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I have the job to create a shared library which should be useable as a replacement for several (older) versions of an other shared library.

Now the problem:

I have to combine:

Library a:

const char *mixer_ctl_get_enum_string(struct mixer_ctl *ctl, unsigned int enum_id);
const char *mixer_ctl_get_name(struct mixer_ctl *ctl);

Library b:

int mixer_ctl_get_enum_string(struct mixer_ctl *ctl, unsigned int enum_id, char *string, unsigned int size);
int mixer_ctl_get_name(struct mixer_ctl *ctl, char *name, unsigned int size);

I found out how to handle several amounts of input-params, but now they also have different return-types. I found examples for this in C++, but not for C.

How can I do this?

If C would work like Java, I would just implement both and everything is fine, but in C?

Thanks for your help & kind regards!

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3 Answers

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There is no easy or general solution.

In C++ you could package up functions into classes, and function names only have to be unique in the class. C doesn't have this.

In C++, the return type and types of arguments count as part of a function name (so void foo(int) and void foo(float) are actually different functions and the compiler knows which one to call). C doesn't have this.

In C there is a single, global namespace, and the types do not count as part of the function name. As others have noted, the standard C function names are different for different return types: sqrt() returns double but sqrtf() returns float.

There are functions in C that can take a varying number of arguments; a classic example is printf(). But these are tricky to write, and not a general solution to your problem. In the case of printf() there is a "format string" argument, and the printf() function just has to trust that the format string correctly matches up with the arguments to printf(). (Well, since printf() is common, some compilers actually check the format string against the arguments, but your library functions don't have this advantage!)

I've done a lot of work in C, and the single global namespace is one of the most annoying limitations of C. Is there any chance that you can actually use C++ for this project? If you use the basic features of C++, you can treat it as "C with classes" and just take advantage of namespaces and function overloading.

Otherwise I think your best bet is to use a refactor tool, or a really good search-and-replace feature in a text editor, to change the function names to be globally unique. An obvious way to do this is to change every function to have the library name as a prefix:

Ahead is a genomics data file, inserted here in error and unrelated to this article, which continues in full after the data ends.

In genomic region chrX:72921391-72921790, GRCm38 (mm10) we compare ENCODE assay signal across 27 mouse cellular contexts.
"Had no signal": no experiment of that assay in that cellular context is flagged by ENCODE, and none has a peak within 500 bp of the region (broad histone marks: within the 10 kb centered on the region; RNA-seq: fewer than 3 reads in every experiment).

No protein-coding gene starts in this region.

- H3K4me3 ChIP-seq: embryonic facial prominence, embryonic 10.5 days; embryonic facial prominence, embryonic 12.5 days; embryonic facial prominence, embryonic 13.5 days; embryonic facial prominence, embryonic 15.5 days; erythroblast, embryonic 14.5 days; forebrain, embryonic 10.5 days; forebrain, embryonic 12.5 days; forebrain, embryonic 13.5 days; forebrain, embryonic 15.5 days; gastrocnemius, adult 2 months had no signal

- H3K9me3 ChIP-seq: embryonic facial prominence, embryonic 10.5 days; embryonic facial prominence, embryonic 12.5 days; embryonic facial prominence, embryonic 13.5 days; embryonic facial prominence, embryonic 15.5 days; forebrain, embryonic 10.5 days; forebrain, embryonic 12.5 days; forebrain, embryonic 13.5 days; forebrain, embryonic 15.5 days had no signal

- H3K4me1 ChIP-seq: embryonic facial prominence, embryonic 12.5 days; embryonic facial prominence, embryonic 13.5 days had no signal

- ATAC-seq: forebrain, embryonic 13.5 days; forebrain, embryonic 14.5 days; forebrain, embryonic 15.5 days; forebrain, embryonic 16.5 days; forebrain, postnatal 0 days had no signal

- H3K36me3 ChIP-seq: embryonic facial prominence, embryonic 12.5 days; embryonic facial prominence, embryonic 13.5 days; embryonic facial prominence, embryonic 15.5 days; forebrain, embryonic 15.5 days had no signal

const char *a_mixer_ctl_get_name(struct mixer_ctl *ctl);  // library a
int b_mixer_ctl_get_name(struct mixer_ctl *ctl, char *name, unsigned int size);  // library b

Then you would have to refactor or search-and-replace the programs using the old libraries, but since the libraries are mutually contradictory you should have an easy time getting things working again.

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Thanks for your detailed response. I noticed the printf-version with multiple arguments - I would use that style if there wheren't the problem with the different return type. I have to join 2 libraries written in C and I think I can use C & C++ for this (but I have absolute no knowledge of C++, I'm a beginner in C). If I would write the library in C - can the old programs also use it transparently? I have no chance to change the old programs using the libraries, because there are too many (unknown) users of it. –  Martin M. Jan 25 '13 at 8:52
    
@MartinM. The interface your new library proivdes has to be the same as the old does to work transparently. C++ exports it's functions with different naming (en.wikipedia.org/wiki/Name_mangling) and are therefore not "visible" to the applications unless you export them as "C" functions. –  junix Jan 25 '13 at 8:56
    
Hm okay, thank you very much. This means I have to find an other solution (there is no "magic, undefined, cast how you like" return type in C, isn't it? :) –  Martin M. Jan 25 '13 at 8:58
    
@MartinM. Correct. The reason is, that the signature is not stored with the function name. In my answer I have made a proposal how to deal with your problem. –  junix Jan 25 '13 at 9:00
    
Also, there is one problem you cannot solve even with C++: if two libraries have functions with the same name, and the same types, but do something different. If the libraries are big enough, this could actually happen. The refactor approach solves this. –  steveha Jan 25 '13 at 10:05
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There is no function overloading in C.

Reason is that there is no name mangling in assembly generation. In C++ overloaded functions with different types will have different mangled names, in C -- not.

So common practice is to specify different name for function with different type, like

float sqrtf(float x);
double sqrt(double x);
long double sqrtl (long double x);

And so on...

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C does not provide function overloading facilities, neither does the shared library mechanism. The only way to differentiate the function calls will be to have different names.

To solve your problem of different interfaces (return types, parameters, ...), I'd suggest to build 3 shared libraries:

  1. A shared library with combined functionality with a certain interface
  2. A proxy shared library for application A, providing the interface expected, passing the calls to the combined library
  3. A proxy shared library for application B, providing the interface expected, passing the calls to the combined library

Needless to say, that you sould change the application A & B somewhen over time to make direct use of the combined library.

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